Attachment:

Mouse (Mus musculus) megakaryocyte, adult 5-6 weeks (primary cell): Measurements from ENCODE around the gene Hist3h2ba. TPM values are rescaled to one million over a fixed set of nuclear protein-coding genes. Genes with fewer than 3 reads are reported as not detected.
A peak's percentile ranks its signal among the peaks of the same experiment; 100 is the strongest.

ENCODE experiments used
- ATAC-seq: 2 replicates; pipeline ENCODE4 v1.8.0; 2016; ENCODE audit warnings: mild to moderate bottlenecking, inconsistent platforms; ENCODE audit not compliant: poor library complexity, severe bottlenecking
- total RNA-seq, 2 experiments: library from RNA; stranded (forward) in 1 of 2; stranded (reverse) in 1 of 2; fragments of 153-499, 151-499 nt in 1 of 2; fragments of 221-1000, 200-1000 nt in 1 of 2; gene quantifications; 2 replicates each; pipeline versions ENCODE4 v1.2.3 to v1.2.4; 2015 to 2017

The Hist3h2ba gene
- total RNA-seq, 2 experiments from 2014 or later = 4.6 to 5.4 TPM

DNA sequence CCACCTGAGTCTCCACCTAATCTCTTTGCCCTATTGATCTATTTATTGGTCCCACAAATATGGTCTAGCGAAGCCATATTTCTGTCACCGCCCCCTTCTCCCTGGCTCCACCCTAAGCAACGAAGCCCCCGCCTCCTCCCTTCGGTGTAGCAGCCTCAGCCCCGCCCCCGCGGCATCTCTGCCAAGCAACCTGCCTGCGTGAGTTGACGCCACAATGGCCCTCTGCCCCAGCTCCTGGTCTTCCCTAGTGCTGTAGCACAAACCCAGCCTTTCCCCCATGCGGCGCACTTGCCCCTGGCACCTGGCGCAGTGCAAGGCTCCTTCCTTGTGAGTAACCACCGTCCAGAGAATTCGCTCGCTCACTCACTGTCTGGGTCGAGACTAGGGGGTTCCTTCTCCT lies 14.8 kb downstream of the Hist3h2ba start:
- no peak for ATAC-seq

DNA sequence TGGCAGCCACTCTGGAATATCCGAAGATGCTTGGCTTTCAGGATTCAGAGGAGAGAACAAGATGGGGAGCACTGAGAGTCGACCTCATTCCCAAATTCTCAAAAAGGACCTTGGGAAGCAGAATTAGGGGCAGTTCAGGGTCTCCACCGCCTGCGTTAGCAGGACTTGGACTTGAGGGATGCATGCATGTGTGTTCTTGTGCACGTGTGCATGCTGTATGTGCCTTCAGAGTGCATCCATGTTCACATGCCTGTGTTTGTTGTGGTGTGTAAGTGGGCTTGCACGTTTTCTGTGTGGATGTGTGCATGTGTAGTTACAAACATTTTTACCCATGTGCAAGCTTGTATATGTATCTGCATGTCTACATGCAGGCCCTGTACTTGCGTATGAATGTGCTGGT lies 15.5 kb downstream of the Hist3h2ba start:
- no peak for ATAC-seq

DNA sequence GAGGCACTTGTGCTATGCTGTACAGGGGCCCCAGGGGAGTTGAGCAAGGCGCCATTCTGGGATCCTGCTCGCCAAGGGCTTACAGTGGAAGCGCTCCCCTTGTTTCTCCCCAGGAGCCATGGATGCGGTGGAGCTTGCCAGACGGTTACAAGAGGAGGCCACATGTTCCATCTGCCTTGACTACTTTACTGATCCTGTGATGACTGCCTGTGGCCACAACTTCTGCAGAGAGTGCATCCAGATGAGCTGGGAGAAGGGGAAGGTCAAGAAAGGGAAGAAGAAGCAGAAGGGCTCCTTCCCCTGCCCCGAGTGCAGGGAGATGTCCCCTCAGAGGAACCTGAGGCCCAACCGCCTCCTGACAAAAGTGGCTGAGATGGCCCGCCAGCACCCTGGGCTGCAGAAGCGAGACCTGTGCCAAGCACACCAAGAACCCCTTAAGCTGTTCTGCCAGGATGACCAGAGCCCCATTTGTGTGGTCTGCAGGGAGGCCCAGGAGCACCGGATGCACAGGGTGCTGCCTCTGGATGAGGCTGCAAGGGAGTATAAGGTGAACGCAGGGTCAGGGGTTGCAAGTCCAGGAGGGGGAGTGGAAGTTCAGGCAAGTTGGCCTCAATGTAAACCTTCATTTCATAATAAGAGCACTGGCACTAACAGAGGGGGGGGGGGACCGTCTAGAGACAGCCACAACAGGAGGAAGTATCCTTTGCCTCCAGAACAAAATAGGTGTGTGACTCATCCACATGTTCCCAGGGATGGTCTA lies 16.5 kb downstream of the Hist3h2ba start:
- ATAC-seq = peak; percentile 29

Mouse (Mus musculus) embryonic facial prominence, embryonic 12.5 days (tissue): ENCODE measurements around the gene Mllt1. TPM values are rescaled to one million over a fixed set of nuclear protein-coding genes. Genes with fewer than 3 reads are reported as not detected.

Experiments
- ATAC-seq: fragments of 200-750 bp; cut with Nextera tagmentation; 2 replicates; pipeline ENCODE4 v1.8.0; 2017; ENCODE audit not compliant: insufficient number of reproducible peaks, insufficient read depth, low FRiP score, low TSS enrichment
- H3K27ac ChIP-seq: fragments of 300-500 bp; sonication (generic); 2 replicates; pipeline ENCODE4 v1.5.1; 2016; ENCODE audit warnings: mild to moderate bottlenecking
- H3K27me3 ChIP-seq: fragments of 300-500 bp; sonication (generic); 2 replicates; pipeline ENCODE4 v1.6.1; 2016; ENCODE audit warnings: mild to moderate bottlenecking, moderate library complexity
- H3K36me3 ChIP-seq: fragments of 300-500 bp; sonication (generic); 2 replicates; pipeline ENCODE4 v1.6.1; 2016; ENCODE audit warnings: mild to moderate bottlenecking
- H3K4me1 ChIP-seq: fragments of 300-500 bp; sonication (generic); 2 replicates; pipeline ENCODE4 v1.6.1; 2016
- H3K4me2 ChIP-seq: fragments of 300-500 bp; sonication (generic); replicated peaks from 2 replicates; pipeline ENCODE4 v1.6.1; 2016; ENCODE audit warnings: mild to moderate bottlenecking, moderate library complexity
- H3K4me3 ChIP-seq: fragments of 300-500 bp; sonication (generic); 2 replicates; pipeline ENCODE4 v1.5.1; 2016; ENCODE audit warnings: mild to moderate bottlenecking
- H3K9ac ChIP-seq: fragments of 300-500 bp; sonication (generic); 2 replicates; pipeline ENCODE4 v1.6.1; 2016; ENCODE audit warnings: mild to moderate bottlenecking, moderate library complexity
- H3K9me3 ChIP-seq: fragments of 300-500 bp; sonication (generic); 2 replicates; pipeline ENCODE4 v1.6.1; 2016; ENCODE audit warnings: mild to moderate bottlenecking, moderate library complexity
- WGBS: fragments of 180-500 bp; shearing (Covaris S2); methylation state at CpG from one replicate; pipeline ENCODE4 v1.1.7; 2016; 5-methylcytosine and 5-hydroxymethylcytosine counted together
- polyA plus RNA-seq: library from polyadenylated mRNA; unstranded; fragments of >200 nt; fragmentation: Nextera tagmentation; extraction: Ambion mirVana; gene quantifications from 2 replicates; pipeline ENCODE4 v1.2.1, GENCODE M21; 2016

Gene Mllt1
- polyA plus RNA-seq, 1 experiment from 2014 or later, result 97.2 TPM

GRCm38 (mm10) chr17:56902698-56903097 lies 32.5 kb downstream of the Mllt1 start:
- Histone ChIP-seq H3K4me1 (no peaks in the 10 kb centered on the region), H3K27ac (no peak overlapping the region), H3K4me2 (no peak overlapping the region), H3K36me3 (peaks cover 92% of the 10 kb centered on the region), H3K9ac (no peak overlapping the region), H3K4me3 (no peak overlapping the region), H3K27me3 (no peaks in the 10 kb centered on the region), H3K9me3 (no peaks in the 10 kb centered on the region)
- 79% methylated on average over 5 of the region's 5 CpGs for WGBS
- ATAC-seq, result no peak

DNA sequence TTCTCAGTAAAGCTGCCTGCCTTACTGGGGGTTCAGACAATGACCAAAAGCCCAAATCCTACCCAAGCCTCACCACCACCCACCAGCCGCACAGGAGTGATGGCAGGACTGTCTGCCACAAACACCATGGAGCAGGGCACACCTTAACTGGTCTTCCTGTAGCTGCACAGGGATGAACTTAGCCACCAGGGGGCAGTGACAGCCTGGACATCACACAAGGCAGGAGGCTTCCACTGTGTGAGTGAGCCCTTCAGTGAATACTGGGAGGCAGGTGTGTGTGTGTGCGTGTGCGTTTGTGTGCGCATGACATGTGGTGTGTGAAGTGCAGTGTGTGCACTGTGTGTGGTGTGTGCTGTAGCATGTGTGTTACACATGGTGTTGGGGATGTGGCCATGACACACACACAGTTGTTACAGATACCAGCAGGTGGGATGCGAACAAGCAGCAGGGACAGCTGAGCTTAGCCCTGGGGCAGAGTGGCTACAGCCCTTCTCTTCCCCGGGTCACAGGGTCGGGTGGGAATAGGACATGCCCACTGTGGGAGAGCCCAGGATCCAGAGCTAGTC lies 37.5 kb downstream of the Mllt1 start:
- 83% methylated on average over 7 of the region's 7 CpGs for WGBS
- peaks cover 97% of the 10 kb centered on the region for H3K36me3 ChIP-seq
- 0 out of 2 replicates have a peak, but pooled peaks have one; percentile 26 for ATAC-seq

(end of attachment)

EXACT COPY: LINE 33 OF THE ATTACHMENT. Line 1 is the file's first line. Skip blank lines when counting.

DNA sequence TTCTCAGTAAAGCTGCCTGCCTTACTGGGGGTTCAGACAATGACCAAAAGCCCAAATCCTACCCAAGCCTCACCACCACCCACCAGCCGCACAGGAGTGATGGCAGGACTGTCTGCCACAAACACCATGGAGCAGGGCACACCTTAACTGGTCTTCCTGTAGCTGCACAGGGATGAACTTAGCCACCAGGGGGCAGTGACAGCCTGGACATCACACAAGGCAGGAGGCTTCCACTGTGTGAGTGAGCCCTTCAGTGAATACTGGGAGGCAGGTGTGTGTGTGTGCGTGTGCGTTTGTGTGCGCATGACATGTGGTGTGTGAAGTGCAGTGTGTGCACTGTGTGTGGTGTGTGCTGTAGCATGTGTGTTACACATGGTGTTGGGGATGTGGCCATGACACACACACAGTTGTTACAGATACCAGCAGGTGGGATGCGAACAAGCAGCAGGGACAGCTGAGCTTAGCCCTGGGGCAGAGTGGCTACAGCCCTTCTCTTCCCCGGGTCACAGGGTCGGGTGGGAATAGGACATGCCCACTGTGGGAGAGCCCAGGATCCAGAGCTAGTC lies 37.5 kb downstream of the Mllt1 start: